Massive "Collection #1" data breach has 1,160,253,228 email/password combos
Troy Hunt, creator of account security checker Have I Been Pwned, has written a detailed report concerning what he's coined "Collection #1": A data breach that has impacted nearly 773 million unique email addresses, as well as 1,160,253,228 unique combinations of email addresses and passwords.
The report, posted on Hunt's personal blog, explains that this data is from "a collection of 2000+ dehashed databases and Combos stored by topic" and not just any one website or service.
768,000 people of the nearly 2.2 million signed up for notifications from Have I been pwned? were impacted by this breach and notified. In order to find out if your password specifically has been impacted by a breach in Collection #1 or any other past data breach, you can use Have I Been Pwned's "Pwned Passwords" checker tool which doesn't store the data input. Hunt said the following about the tool in his Collection #1 blog post:
"Yes, I'm still conscious of the messaging when suggesting to people that they enter their password on another site but in the broader scheme of things, if someone is actually using the same one all over the place (as the vast majority of people still do), then the wakeup call this provides is worth it."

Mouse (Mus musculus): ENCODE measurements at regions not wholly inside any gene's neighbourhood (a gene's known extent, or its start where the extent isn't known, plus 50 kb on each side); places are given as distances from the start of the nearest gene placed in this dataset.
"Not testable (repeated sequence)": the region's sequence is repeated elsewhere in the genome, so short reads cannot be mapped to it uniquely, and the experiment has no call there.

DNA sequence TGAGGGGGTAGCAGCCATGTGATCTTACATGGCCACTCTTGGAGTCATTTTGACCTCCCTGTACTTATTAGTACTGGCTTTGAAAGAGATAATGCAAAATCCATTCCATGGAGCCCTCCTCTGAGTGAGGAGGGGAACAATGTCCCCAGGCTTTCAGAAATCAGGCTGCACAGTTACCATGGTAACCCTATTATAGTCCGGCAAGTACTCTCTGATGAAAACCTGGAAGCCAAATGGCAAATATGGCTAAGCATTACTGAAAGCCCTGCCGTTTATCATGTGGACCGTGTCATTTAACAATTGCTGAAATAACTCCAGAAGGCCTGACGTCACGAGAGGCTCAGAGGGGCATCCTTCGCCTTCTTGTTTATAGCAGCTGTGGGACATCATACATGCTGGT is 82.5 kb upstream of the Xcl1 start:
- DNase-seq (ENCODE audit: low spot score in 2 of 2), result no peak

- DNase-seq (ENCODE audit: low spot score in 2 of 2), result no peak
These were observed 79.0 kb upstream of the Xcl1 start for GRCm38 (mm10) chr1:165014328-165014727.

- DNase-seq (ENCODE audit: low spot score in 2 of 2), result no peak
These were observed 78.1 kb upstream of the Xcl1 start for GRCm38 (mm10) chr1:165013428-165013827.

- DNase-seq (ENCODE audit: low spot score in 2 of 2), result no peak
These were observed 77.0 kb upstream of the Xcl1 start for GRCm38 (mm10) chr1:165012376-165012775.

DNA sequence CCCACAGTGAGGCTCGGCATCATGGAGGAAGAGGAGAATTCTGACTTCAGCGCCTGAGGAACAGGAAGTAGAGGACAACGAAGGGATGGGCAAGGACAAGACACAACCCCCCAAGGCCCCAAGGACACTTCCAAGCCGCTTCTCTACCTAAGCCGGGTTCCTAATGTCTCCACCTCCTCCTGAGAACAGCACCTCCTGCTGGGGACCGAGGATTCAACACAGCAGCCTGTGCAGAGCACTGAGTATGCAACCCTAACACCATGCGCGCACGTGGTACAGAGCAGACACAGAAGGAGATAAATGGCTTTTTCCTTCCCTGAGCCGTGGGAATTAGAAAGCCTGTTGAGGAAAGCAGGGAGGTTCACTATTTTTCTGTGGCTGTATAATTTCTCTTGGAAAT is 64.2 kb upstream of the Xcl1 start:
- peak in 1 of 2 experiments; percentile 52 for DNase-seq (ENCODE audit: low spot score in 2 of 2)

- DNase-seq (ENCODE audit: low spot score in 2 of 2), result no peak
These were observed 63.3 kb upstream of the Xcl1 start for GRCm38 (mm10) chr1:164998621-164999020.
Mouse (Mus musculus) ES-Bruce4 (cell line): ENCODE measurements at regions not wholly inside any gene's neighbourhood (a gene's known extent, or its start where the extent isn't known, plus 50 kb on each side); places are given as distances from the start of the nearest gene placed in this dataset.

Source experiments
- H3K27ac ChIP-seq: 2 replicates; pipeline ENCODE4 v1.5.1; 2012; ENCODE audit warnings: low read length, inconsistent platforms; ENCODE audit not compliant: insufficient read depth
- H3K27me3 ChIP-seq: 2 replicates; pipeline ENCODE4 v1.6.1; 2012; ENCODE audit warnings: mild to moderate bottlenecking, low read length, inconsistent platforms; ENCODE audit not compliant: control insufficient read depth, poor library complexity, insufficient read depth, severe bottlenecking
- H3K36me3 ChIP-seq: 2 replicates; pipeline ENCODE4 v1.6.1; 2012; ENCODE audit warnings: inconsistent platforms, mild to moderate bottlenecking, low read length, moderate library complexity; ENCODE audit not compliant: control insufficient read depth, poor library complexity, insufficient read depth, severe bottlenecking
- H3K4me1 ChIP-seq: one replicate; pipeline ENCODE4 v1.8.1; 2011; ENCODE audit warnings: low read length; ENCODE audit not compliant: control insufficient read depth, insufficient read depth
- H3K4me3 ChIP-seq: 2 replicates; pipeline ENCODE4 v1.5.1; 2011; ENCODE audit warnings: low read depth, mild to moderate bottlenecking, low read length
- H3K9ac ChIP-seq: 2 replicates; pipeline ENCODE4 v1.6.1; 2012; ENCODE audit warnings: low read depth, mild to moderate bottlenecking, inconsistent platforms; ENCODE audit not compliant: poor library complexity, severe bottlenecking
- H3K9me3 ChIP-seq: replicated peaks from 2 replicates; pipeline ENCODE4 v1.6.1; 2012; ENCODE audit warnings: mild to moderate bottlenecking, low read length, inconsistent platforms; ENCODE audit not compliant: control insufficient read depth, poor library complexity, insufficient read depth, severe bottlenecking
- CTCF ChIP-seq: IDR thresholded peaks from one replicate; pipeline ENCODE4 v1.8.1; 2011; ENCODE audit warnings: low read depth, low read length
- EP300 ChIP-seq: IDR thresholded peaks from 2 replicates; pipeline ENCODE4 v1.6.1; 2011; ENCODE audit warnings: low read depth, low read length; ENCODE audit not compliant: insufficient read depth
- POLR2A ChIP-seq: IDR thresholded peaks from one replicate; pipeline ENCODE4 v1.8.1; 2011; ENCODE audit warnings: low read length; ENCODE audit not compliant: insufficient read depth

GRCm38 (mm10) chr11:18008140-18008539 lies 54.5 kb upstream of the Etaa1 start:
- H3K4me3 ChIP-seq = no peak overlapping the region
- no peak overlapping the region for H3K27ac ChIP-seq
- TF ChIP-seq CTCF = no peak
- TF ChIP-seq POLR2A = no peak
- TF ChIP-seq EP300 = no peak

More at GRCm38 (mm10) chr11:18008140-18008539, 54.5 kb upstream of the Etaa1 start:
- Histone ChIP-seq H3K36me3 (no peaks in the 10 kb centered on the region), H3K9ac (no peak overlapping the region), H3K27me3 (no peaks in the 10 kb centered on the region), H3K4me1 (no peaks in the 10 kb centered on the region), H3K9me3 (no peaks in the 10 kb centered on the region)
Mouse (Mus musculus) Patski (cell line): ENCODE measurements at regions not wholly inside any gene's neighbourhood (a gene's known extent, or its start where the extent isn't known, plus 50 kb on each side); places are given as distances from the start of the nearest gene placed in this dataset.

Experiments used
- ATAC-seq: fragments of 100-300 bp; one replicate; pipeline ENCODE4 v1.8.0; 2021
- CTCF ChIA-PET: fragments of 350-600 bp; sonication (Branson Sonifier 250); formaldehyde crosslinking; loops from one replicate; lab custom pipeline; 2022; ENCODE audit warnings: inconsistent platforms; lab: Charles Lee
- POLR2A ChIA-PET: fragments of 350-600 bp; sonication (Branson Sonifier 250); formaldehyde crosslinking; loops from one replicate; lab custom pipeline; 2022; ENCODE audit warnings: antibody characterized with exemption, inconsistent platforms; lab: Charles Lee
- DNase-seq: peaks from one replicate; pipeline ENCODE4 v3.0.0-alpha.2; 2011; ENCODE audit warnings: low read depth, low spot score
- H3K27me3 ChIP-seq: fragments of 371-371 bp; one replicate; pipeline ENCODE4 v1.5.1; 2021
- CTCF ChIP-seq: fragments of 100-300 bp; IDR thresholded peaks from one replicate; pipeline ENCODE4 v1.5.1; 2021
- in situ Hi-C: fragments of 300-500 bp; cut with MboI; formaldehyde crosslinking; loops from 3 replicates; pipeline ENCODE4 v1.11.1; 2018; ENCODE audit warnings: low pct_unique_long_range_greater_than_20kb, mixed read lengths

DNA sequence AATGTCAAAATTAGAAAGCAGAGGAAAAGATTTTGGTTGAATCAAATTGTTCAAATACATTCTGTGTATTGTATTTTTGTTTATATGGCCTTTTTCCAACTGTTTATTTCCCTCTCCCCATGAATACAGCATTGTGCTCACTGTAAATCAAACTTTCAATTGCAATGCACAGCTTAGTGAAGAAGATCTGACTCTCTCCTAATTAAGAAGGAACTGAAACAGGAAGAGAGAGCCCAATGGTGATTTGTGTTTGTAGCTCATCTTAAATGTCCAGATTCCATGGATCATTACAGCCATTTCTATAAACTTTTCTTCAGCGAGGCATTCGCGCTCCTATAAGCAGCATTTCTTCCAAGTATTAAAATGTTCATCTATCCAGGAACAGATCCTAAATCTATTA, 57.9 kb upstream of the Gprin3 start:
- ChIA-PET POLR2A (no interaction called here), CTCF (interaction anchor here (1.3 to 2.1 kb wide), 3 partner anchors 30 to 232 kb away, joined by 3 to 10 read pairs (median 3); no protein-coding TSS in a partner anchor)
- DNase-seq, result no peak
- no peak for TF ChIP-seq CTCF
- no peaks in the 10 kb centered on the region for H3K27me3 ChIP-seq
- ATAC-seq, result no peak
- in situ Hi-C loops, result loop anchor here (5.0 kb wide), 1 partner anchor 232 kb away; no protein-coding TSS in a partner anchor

As of the writing of his post, Troy states that the 21,222,975 breached passwords from collection one have been added to the Pwned Password checker, bringing the total in the tool up to 551,509,767 passwords. This is a freely available version of the "Watchtower" feature also used by online password management system 1Password, which Hunt partnered Have I Been Pwned with starting 9 months ago.
Unsurprisingly, when recommending password managers in order to mitigate the risk of password reuse and subsequent breaching of multiple user accounts, 1Password is Hunt's go-to recommendation, which he explains in a dedicated page on the Have I Been Pwned website. For users that do not wish to use a paid password manager, a good local, free, and open source solution is KeePass (alongside derivatives of the project such as KeePassXC).
For users that do not feel ready to jump to a password manager tool like 1Password or LastPass, Hunt notes that even writing down passwords in a notebook is better than having no password management at all.
Hunt ended his post with a link to a Pastebin post of the list of impacted sites and services posted to hacking forum. That being said, it's much easier to use Have I Been Pwned to see whether or not accounts created using one of your email addresses has been impacted by Collection #1 or any other past data breach.
Original findings by Troy Hunt